Australia: Fighting tax avoidance - changes to Part IVA of the Income Tax Assessment Act

Last Updated: 18 June 2013

The Government has introduced a bill into the House of Representatives (Bill) to amend the income tax general antiavoidance rules in Part IVA of the Income Tax Assessment Act 1936 (Part IVA). the Bill follows exposure draft legislation (ED) which was considered by Corrs at http://

The ED was heavily criticised when it was released and the Government seems to have taken on board some of this criticism. The result is a Bill which is markedly different to the ED. Below we identify what has changed and what has remained the same, and the practical implications of the Bill for taxpayers.

What has changed

The most significant difference between the ED and the Bill relates to the formulation of the alternative postulate under s177C of Part IVA.

Section 177C defines the circumstances in which taxpayers are taken to have secured a "tax benefit". The explanatory memorandum which accompanied the ED (EM to the ED) stated the ED was intended to cure a "blurring" of the "would not have" and "might reasonably be expected to not have" limbs in s177C(1) and confirmed that the limbs should be treated as alternatives. However, the ED itself included no specific changes to this effect and this led to criticisms that there was a disconnect between the ED and the accompanying EM to the ED.

The Bill confirms that the two limbs of s177C(1) represent alternative bases upon which a tax benefit can be demonstrated:

  1. the first limb, called the "Annihilation Approach", involves considering an alternative postulate which consists solely of the events or circumstances that happened or existed other than those that formed part of the scheme; and
  2. the second limb, called the "Reconstruction Approach", involves considering an alternative postulate which is based on a reasonable reconstruction of what the taxpayer might have done if the scheme was not entered into.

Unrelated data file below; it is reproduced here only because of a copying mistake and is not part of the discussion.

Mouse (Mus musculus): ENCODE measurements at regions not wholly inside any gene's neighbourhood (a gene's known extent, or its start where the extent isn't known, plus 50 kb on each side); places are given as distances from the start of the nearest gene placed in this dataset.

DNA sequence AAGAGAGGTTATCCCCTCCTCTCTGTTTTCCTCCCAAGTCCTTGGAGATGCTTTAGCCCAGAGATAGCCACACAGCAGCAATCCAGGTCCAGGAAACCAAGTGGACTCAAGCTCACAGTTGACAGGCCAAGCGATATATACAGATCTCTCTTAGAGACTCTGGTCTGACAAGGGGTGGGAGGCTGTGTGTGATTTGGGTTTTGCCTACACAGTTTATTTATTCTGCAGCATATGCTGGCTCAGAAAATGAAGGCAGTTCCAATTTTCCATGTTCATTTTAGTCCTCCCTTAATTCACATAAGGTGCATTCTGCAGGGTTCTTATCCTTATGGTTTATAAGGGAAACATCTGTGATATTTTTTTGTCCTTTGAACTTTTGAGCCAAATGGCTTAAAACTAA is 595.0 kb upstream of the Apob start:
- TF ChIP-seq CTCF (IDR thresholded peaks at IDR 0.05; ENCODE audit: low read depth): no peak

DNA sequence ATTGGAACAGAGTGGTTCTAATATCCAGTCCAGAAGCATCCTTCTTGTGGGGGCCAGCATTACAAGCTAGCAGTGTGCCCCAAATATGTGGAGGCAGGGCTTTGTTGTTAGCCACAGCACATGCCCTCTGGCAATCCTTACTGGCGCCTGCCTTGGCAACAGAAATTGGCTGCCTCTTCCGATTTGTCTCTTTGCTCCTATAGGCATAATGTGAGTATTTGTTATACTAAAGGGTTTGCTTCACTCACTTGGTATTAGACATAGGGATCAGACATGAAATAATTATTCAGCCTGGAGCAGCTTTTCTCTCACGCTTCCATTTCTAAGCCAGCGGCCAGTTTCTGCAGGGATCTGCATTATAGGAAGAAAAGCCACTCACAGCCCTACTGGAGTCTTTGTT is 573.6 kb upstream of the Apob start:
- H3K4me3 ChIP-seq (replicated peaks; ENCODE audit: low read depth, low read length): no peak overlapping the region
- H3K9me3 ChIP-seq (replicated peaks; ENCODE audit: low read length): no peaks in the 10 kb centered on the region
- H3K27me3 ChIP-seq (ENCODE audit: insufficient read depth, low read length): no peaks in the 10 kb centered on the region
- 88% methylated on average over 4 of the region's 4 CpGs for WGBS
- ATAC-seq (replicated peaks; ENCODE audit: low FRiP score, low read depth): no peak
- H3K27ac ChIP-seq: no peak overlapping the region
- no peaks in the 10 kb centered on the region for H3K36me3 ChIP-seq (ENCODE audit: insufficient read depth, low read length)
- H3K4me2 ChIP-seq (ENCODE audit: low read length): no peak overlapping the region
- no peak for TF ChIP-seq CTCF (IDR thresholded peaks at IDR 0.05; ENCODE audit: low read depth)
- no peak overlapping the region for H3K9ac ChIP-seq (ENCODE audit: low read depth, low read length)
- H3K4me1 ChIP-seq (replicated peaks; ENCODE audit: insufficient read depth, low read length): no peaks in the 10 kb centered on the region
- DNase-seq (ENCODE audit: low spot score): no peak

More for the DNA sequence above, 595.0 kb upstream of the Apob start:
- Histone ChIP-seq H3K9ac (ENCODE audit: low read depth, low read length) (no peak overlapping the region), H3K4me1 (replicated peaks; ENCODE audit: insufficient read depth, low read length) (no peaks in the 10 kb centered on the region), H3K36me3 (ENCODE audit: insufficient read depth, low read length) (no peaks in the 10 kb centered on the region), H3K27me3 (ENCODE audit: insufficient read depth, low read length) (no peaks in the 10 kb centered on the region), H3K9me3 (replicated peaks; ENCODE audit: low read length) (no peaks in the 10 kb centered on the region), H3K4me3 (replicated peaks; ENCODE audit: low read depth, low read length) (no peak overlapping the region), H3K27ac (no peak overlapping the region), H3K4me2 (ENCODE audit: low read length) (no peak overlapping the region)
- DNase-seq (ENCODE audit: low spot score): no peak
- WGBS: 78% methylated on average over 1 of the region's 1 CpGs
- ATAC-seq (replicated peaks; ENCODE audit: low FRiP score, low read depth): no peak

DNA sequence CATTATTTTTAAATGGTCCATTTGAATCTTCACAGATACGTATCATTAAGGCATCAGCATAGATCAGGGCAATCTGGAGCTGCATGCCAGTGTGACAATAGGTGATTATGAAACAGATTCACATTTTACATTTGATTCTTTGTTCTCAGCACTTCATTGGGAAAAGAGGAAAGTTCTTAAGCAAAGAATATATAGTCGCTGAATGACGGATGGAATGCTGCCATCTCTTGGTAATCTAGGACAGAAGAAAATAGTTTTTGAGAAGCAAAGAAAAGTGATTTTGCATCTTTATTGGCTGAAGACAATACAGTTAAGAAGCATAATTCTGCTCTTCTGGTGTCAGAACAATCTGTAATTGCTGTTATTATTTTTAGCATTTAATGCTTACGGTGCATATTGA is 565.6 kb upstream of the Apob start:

The Annihilation Approach would typically be used where the scheme in question does not produce any material non-tax results for the taxpayers or the scheme shelters economic gains already in existence. The Reconstruction Approach would be used where the scheme achieves substantive non-tax results; typically, where the scheme both produces and shelters economic gains and annihilating the scheme would not leave a sensible result so reconstruction is necessary.

What has stayed the same

There are two main changes which are common to the ED and the Bill, albeit the changes are dealt with in slightly different ways in each set of draft provisions.

Restoration of the purpose test to its central role

According to the EM to the ED and the EM to the Bill, the question of whether Part IVA applies should not start with a consideration of whether a taxpayer has obtained a tax benefit under a scheme. Rather, it should involve a single, holistic inquiry into whether a person participated in the scheme with the sole or dominant purpose of securing a particular tax benefit for the taxpayer in connection with the scheme.

It appeared that the ED sought to make this change through subtle redrafting and reordering of existing provisions and adding other provisions which change slightly the emphasis of Part IVA. It appears that the Bill seeks to make this change solely through the redrafting and reordering of existing provisions.

Nature of inquiry permitted in constructing an alternative postulate

Each of the ED and the Bill includes measures designed to ensure that, in constructing an alternative postulate, certain arguments adopted by taxpayers in recent Federal Court cases about what is and isn't reasonable are no longer available.

The ED proposed a number of constraints on how the alternative postulate could be formulated. The specific constraints that were included in the ED are not included in the Bill. However, under the Bill, in determining whether a postulate is a reasonable alternative:

  • regard must be had to the substance of the scheme and any result or consequence for the taxpayer that is or would be achieved by the scheme other than as a result of Australian income tax laws. This means that the alternative postulate must achieve the same commercial outcome for the taxpayer as the scheme; and